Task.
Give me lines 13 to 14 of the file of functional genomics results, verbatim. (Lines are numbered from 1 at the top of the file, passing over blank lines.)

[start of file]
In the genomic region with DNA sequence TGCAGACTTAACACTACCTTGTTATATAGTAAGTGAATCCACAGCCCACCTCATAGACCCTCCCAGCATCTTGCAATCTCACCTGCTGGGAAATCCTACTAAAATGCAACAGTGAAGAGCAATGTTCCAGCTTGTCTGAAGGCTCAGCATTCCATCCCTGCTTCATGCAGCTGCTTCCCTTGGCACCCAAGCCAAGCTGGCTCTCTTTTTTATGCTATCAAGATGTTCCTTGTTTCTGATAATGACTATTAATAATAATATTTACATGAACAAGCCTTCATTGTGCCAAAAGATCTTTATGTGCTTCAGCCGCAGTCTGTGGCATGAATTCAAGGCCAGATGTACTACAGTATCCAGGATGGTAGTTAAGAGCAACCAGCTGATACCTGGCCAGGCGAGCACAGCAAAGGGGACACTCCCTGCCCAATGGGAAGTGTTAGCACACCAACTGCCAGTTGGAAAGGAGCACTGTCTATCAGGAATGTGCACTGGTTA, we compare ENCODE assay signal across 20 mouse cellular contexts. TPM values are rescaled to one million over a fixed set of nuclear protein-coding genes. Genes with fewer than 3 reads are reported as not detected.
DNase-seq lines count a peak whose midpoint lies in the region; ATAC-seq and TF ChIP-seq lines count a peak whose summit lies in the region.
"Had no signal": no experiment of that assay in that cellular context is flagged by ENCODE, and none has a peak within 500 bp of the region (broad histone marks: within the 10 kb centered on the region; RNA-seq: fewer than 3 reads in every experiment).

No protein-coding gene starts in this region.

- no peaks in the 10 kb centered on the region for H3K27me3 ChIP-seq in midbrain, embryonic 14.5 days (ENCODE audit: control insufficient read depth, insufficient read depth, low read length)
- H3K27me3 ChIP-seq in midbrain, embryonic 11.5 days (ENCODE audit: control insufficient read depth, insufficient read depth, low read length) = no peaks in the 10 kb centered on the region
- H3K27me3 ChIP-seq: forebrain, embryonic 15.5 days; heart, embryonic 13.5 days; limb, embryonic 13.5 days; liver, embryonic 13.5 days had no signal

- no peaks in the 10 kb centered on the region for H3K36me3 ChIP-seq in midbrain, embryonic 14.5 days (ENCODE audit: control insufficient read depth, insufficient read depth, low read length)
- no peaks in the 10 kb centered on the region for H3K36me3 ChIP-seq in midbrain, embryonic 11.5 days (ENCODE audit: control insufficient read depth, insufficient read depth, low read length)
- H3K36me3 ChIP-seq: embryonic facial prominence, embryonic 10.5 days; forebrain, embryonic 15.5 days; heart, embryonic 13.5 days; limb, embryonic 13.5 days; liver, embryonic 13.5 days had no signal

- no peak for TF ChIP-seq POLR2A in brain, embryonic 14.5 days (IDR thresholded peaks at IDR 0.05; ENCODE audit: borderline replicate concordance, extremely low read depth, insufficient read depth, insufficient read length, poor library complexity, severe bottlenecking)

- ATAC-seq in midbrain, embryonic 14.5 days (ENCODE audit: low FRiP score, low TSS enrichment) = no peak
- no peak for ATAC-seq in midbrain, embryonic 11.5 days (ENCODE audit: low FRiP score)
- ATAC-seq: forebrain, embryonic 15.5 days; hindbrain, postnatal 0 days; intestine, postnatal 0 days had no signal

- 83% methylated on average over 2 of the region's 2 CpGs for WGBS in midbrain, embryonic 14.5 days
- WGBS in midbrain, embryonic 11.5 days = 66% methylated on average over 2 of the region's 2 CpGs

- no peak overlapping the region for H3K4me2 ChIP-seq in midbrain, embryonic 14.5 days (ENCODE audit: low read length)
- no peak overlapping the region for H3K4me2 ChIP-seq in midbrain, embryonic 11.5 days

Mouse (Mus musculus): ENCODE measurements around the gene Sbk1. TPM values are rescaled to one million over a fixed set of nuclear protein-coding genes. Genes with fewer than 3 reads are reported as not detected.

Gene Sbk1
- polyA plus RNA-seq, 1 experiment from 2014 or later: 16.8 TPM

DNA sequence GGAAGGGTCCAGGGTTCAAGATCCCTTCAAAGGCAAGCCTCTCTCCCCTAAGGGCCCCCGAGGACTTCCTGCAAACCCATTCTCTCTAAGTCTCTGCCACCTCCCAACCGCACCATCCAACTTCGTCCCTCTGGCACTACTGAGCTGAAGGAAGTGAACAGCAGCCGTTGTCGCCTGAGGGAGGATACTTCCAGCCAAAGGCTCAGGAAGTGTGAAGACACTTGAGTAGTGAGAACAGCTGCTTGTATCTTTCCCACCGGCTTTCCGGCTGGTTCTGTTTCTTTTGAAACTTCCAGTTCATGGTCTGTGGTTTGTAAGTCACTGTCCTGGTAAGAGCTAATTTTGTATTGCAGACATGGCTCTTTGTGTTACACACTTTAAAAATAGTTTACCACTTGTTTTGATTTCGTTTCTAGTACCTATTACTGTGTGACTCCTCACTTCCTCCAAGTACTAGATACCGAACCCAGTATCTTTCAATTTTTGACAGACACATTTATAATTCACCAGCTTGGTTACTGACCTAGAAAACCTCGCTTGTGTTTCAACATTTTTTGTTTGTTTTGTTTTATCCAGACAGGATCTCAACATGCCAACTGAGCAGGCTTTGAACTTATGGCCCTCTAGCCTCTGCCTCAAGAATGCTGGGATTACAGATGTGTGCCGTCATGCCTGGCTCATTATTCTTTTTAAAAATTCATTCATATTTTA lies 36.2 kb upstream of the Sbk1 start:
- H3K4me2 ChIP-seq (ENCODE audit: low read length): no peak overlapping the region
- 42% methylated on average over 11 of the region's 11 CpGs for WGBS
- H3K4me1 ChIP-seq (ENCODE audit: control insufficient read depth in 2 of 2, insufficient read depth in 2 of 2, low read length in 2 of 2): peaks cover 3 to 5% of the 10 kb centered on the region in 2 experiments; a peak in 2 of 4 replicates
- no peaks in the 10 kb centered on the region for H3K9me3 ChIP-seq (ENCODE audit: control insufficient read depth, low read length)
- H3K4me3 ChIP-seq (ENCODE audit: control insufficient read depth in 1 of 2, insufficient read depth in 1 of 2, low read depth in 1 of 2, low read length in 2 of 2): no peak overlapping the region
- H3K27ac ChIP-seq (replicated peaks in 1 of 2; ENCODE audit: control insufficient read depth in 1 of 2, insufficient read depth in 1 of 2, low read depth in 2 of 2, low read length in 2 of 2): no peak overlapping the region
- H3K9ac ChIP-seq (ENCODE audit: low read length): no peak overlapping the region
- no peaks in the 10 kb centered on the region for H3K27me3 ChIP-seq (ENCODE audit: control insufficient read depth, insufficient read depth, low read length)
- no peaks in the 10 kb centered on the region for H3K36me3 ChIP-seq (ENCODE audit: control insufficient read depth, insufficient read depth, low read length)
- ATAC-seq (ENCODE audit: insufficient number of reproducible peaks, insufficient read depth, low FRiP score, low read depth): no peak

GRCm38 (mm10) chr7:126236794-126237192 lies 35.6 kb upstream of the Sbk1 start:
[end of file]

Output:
- no peak for ATAC-seq in midbrain, embryonic 11.5 days (ENCODE audit: low FRiP score)
- ATAC-seq: forebrain, embryonic 15.5 days; hindbrain, postnatal 0 days; intestine, postnatal 0 days had no signal